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food & beverage
The top trends in Food & Beverage
MASTERCHEF Glen Watson, chef director at The Belfry
As many golf course owners and operators know, the F&B operation can often be far more profitable than the golf course itself. John King, project manager of the EGCOA investigates the top trends in the world of food and beverage this season. If there’s one thing you can count on when selecting food and beverage menus for the coming season, it’s that tastes and trends are continually evolving. Staying up to date with these trends and integrating them in to your food and beverage strategy will deliver a fresh, modern approach to your club’s dining experience and keep your customers coming back for more. With this in mind, the European Golf Course Owners Association (EGCOA) did some research across the continent and also sat down with Glen Watson, chef director at The Belfry, to find out what
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the top trends in food and beverage are right now. Here’s what they discovered. A shift from globalisation to localisation of sustainable produce has emerged across Europe. Selecting food products that are both environmentally and socially responsible appears to be a higher priority for many groups. Restaurants are getting back to basics and are sourcing much of their food locally in an effort to support their community. While diners may not directly demand locally produced food, they do respect the effort that has been made to source locally.
Many golf courses are now stocking locally crafted wines, beers and condiments and are sourcing their interior décor from local artists. In-house and homemade, no-nonsense food continues to resonate with customers and remains one of the top food trends for 2014. Taking localisation to another level, The Belfry has been growing its own herbs on site for a number of years and sourcing locally whenever possible. Further to this, the Ryder Cup venue – which has undergone a £26 million refit – even produces its own honey as a result of thriving Belfry beehives.
thebelfry.co.uk MEN AT WORK The Ryder Grill, right, prepares to create a culinary masterpiece, and below, Sam’s bar
“Healthy eating is high on people’s agenda now, however it is not always shown in the demand from our customers.”
“We source ingredients locally wherever possible,”said Watson. “All of our meat for the Ryder Grill comes from a farm that is literally 10 minutes from The Belfry. “Sustainable fish is also high on our agenda, and, when buying and sourcing fish for our menus, careful consideration is given to sustainability. With the exception of tiger prawns and tuna, we do not put fish on our menus that does not come from British waters.” In addition to a growing awareness of sustainability and localisation, healthy eating is also at the top of the agenda for consumers now, more than ever before. Golf courses need to develop marketing strategies that display their healthy efforts. Healthy eating is by no means a new trend, but it is one of which diners are more and more conscious, particu-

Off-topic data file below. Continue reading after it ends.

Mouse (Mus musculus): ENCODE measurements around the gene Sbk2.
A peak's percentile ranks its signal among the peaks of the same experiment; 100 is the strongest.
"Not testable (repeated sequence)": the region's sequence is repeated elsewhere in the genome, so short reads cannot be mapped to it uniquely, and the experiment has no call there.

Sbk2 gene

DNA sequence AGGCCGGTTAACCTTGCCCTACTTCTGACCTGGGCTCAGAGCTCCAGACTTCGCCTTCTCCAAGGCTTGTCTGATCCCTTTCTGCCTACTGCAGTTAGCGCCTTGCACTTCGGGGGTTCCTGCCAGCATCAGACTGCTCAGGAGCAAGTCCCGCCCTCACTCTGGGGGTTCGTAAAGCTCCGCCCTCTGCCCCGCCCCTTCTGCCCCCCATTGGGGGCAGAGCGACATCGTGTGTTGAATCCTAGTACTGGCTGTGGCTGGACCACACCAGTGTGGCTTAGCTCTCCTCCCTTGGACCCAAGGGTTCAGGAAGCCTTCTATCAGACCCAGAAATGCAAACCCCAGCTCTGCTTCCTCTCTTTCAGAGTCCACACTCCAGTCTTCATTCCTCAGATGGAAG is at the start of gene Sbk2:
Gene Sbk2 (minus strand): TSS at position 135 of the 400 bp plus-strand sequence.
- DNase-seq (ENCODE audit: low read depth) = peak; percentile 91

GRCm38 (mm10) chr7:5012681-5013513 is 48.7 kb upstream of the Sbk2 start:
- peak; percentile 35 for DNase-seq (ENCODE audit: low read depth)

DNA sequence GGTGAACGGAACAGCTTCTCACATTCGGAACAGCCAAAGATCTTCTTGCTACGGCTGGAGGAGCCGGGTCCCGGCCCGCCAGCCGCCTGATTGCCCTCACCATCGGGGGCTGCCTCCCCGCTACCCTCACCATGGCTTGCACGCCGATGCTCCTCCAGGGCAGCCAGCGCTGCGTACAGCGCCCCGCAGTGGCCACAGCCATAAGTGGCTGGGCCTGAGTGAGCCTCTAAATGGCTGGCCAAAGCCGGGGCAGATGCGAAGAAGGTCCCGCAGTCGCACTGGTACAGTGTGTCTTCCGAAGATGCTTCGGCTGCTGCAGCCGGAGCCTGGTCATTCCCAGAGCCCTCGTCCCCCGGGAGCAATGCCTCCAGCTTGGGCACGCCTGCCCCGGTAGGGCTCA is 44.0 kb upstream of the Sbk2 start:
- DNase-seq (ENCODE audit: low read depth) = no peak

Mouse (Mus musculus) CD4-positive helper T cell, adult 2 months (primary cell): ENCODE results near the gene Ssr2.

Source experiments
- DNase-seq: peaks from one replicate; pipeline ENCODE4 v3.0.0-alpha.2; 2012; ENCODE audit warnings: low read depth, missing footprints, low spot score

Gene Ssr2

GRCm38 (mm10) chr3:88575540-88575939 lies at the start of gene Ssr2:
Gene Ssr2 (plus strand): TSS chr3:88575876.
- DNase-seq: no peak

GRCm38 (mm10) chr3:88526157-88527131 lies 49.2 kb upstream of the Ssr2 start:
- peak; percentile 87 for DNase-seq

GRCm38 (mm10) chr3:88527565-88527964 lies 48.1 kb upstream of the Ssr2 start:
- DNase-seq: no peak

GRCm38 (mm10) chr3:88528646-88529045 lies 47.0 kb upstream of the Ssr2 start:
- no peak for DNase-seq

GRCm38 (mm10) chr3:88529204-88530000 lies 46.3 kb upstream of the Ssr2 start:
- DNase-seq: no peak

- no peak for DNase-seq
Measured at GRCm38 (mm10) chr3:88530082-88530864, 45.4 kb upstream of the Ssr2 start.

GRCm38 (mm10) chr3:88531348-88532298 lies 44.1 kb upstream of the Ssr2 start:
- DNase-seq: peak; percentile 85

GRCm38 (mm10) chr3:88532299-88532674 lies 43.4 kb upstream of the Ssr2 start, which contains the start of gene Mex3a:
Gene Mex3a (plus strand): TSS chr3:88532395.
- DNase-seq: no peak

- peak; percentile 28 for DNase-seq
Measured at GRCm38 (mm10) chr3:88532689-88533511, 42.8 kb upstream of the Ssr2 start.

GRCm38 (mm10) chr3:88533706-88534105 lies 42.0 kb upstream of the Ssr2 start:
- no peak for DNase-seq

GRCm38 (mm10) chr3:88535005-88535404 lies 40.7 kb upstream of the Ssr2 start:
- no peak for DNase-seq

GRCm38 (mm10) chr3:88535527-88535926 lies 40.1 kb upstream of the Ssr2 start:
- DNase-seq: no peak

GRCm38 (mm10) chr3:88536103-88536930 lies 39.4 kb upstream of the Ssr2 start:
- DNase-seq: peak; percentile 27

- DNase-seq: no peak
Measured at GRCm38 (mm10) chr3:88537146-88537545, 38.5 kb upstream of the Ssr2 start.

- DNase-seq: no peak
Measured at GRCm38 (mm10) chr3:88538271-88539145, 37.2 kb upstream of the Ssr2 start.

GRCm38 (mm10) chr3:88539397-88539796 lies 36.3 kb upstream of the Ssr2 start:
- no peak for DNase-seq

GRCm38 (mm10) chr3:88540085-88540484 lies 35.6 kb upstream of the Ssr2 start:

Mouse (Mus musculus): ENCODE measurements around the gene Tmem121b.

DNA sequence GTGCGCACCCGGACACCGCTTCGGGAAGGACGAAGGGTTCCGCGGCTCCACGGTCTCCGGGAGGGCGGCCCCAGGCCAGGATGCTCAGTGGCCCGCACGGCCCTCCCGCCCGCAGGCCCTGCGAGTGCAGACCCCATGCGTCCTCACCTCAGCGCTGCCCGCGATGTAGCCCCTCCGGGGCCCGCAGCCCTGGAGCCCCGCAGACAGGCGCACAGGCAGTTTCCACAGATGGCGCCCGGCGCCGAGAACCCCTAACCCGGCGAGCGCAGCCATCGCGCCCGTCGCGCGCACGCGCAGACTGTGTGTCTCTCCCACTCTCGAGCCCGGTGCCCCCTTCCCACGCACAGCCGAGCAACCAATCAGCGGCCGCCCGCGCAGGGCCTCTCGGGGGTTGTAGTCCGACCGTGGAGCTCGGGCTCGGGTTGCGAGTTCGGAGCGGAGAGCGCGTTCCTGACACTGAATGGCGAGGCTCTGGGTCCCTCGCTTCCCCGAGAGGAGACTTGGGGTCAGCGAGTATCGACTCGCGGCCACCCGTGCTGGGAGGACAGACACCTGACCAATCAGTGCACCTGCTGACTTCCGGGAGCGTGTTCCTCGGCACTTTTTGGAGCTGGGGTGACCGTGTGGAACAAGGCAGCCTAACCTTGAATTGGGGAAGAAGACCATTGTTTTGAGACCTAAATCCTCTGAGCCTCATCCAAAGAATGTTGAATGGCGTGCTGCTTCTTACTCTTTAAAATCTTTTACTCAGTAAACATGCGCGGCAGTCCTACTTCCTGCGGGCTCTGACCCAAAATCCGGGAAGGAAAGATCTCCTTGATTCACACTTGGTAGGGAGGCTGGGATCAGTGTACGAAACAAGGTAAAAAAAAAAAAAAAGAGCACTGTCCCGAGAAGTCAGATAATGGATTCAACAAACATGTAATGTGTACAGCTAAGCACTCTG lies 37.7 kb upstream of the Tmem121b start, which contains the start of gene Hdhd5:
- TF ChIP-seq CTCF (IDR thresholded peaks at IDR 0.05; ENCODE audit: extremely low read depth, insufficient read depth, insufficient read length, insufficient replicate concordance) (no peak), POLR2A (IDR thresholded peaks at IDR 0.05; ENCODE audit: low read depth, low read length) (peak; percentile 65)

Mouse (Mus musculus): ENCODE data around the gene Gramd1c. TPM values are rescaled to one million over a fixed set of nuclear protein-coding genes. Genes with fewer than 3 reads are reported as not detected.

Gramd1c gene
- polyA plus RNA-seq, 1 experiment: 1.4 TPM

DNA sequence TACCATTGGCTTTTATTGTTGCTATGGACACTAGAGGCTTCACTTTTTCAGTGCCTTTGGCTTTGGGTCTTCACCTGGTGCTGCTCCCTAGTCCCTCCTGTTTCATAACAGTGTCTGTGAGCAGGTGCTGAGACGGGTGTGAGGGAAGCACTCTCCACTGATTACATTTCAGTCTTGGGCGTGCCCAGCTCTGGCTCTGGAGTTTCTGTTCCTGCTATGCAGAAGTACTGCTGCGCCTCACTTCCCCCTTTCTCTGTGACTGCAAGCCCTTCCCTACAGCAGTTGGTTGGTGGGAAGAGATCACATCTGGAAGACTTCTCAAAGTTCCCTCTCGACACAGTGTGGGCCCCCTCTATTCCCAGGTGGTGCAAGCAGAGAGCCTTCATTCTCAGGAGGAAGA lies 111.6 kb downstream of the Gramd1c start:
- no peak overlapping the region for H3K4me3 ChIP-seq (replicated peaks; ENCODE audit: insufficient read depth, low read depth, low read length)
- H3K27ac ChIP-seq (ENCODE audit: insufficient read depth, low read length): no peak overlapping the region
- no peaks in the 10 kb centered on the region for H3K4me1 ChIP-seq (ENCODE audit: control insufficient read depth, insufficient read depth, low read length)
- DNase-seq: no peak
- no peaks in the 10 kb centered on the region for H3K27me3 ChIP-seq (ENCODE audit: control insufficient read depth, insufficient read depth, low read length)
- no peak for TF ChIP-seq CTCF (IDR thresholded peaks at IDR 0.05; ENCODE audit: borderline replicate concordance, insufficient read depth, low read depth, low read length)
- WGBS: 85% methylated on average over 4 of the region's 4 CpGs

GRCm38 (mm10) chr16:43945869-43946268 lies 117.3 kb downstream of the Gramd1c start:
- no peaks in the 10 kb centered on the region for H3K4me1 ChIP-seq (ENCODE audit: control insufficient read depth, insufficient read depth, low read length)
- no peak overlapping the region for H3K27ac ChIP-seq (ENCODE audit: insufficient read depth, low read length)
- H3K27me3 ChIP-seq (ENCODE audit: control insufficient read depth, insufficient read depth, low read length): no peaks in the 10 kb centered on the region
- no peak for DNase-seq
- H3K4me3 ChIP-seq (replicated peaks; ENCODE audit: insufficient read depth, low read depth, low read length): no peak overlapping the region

larly females. Smaller portion sizes, lowcarb options and ‘superfoods’ are now commonly found on menus. Food is all about trust, and modern diners seek transparency. There appears to be a growing trend in not only nutritional information being presented on menus, but also the source location of the produce. Diet-sensitive menus are also on the rise and with increased availability of food for gluten-free and organic diners it is now easier and more cost effective to offer these options. “Healthy eating is high on people’s agenda now. However, it is not always shown in the demand from our customers,” added Watson. “The development of our menus in the resort will offer diners the choice to eat this way, or to opt for a higher carb/energy dish instead.
“We have an Asian chicken salad on our menu that provides a healthy option for customers, and is definitely popular, but, alternatively, if they want pasta, depending on their training regime, then we cater for this as well as the everpopular burger. “We are also seeing an ever-increasing number of guests with dietary requirements. It is imperative that catering operations are able to not only meet these, but provide a range of options suitable for the individual.” With the summer season upon us and the terraces filling up, there’s no better time to rethink your drinks. From infused spirits to artisan gins, your customers are now, more than ever, highly educated and particular to the taste and quality of the alcoholic and non-alcoholic beverages they consume.
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food & beverage
CHILL OUT The stylish lounge area in Sam’s bar, which is an ideal area to relax after a round
“In a bid to involve guests in their dining experience, here at The Belfry we delight guests with our cocktail master classes”